I take my (baseball) hat off to these and other teams, including the St. Louis Cardinals, Seattle Mariners, San Diego Padres, and New York Mets, that are offering peanut-free games.

Minor league teams, known for being family friendly, are adopting peanut-free practices, as well.  Maryland’s minor league team, The Frederick Keys, designate certain games as peanut-free, and even have medical professionals on-site in case, despite all precautions, a food-allergic fan suffers an allergic reaction at the game.  Some teams also provide food labels at the concession stands, so food allergic fans (or their parents) can carefully review the ingredient listings to avoid allergy triggers.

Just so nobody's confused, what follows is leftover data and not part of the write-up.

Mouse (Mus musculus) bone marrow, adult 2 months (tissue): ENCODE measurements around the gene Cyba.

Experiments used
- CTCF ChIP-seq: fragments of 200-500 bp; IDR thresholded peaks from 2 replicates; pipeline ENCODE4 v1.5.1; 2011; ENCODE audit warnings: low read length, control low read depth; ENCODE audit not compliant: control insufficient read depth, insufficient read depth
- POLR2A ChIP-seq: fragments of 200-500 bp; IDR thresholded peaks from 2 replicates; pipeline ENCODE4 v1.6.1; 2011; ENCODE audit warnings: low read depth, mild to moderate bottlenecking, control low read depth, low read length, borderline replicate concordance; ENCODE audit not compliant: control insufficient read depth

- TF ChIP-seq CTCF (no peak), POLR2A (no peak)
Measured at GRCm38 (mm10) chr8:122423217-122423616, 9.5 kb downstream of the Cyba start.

Other teams that are accommodating peanut-allergic fans include Tacoma Rainers, Lowell Spinners and the Binghamton Barons. However, there are literally dozens of minor league teams that support peanut allergy-friendly games. As the popularity of these games spread, there are even websites devoted to promoting peanut free baseball games, such as http://www.peanutfreebaseball.com.

Before you buy tickets to a peanut-free ballgame, be aware that ballparks vary in their food policies. Some ballparks forbid outside food, but others make no restrictions. The procedures at these allergy-friendly games vary as well.  Some will only restrict peanuts in the concession areas closest to the peanut-free seating, while other ballparks won’t sell any peanut products anywhere throughout the stadium during designated games.  If you have any questions about your ballpark’s food allergy protocols and procedures, call the stadium’s customer relations department prior to the game.